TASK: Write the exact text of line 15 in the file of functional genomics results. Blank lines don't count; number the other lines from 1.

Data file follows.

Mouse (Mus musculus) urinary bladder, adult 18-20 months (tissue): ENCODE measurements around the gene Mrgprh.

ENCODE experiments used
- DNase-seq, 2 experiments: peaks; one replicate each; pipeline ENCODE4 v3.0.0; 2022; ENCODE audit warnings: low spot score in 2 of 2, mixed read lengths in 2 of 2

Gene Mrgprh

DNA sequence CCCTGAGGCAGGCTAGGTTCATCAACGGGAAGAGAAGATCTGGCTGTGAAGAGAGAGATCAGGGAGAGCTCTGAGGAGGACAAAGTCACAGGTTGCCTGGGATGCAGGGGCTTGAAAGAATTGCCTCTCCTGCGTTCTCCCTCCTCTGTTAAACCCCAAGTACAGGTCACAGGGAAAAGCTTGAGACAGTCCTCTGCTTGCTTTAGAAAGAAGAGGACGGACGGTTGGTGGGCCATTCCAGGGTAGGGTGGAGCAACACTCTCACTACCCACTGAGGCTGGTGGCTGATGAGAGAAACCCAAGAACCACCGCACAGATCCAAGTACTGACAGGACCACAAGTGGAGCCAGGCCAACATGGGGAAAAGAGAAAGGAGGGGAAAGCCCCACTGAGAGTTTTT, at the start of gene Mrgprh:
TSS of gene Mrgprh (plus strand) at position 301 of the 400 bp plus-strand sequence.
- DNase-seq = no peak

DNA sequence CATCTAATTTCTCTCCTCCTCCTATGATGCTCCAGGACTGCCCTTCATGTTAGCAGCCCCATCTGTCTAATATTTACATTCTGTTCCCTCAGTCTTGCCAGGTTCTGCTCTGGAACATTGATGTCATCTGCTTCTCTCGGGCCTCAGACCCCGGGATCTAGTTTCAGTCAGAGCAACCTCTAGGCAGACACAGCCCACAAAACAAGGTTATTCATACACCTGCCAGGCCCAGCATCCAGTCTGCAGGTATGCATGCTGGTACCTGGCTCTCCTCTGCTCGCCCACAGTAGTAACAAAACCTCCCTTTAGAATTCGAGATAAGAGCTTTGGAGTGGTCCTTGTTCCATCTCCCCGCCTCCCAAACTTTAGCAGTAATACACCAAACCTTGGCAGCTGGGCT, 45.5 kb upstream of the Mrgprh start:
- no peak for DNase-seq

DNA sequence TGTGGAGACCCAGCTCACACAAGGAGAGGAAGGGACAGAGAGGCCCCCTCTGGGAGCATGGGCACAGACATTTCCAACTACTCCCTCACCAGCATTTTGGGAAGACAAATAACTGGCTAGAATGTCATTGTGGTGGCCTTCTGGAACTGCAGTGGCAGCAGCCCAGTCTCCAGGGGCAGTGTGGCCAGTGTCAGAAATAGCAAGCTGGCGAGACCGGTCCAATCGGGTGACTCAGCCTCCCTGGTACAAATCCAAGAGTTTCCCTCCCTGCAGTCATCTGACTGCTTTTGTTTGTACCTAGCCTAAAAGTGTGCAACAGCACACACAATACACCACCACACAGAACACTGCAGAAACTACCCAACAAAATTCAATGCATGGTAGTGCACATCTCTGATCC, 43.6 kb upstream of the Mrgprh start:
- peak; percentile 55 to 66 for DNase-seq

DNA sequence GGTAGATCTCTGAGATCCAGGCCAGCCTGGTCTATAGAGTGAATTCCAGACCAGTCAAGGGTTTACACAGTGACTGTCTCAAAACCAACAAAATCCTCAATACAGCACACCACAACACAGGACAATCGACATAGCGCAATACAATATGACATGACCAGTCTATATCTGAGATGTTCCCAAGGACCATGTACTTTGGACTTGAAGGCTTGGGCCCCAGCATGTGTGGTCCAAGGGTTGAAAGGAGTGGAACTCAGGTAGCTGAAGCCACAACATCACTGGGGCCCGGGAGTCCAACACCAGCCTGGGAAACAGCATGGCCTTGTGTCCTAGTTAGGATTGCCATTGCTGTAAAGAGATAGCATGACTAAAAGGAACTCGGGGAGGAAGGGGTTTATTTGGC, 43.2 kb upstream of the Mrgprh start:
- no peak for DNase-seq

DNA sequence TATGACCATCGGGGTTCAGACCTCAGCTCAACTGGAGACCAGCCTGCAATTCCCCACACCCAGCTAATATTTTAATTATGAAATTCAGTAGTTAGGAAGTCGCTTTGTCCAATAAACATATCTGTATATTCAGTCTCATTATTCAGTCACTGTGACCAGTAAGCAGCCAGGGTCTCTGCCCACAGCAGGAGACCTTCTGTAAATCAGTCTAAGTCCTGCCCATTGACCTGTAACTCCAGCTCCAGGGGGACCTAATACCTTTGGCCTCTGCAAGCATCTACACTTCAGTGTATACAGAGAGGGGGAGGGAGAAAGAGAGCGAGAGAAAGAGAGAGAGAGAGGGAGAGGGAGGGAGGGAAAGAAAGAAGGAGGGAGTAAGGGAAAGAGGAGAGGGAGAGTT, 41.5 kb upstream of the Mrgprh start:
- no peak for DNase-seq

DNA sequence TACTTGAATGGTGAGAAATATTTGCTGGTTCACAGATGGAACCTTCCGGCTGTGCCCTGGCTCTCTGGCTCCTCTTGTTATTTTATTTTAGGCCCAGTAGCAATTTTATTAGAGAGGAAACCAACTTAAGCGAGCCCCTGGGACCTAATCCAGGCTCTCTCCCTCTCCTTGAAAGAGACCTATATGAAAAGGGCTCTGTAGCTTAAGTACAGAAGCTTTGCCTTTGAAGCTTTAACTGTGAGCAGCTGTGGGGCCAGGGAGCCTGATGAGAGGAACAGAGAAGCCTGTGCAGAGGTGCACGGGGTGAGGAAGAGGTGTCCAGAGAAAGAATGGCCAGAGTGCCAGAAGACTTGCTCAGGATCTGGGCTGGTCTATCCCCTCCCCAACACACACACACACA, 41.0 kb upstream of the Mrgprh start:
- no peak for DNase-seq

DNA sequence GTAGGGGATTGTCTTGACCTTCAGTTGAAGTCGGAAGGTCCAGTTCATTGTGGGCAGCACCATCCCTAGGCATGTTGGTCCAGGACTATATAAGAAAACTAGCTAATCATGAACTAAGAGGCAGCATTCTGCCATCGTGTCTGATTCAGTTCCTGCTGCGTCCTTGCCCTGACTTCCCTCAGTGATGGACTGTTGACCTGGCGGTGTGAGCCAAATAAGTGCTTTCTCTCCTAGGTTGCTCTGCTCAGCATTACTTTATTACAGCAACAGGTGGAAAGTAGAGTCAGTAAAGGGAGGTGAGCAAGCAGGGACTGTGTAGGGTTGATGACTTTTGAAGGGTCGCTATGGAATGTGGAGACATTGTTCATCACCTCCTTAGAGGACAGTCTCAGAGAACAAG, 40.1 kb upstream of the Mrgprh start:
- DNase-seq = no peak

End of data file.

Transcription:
- no peak for DNase-seq